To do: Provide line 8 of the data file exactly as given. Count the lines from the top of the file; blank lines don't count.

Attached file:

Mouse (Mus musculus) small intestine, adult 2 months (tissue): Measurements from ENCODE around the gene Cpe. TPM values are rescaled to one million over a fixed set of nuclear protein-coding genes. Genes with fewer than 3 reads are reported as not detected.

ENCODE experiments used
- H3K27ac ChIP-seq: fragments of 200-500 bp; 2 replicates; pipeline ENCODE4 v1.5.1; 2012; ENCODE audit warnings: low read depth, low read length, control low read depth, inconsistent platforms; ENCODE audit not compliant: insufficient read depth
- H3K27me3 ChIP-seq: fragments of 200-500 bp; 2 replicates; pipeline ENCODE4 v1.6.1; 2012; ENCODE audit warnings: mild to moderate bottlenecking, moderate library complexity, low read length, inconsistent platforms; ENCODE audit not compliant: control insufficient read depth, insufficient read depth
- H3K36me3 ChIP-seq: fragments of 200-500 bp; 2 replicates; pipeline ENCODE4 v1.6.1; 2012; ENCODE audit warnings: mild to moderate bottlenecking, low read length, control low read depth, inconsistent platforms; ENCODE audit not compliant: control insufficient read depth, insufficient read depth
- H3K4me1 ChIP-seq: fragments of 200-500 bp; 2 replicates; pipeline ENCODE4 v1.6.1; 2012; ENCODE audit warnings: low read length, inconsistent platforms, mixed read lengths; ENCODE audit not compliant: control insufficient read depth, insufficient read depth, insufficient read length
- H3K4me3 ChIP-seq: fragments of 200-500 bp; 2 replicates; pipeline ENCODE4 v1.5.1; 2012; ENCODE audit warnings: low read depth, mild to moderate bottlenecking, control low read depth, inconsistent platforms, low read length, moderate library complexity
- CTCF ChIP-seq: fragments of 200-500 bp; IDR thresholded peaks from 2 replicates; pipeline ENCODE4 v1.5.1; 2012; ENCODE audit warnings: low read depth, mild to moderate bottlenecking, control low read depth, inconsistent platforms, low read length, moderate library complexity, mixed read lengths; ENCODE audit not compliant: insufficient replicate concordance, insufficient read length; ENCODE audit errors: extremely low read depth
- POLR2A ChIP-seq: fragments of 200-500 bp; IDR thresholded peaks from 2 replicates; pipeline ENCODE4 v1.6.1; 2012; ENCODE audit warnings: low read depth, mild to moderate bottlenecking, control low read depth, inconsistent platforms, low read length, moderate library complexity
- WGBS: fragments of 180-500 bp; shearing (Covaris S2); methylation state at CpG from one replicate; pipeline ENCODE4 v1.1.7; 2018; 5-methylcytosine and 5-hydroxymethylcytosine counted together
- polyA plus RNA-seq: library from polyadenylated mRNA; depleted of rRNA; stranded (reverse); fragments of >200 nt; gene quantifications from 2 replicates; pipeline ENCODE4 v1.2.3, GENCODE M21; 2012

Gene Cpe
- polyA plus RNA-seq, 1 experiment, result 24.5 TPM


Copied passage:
- CTCF ChIP-seq: fragments of 200-500 bp; IDR thresholded peaks from 2 replicates; pipeline ENCODE4 v1.5.1; 2012; ENCODE audit warnings: low read depth, mild to moderate bottlenecking, control low read depth, inconsistent platforms, low read length, moderate library complexity, mixed read lengths; ENCODE audit not compliant: insufficient replicate concordance, insufficient read length; ENCODE audit errors: extremely low read depth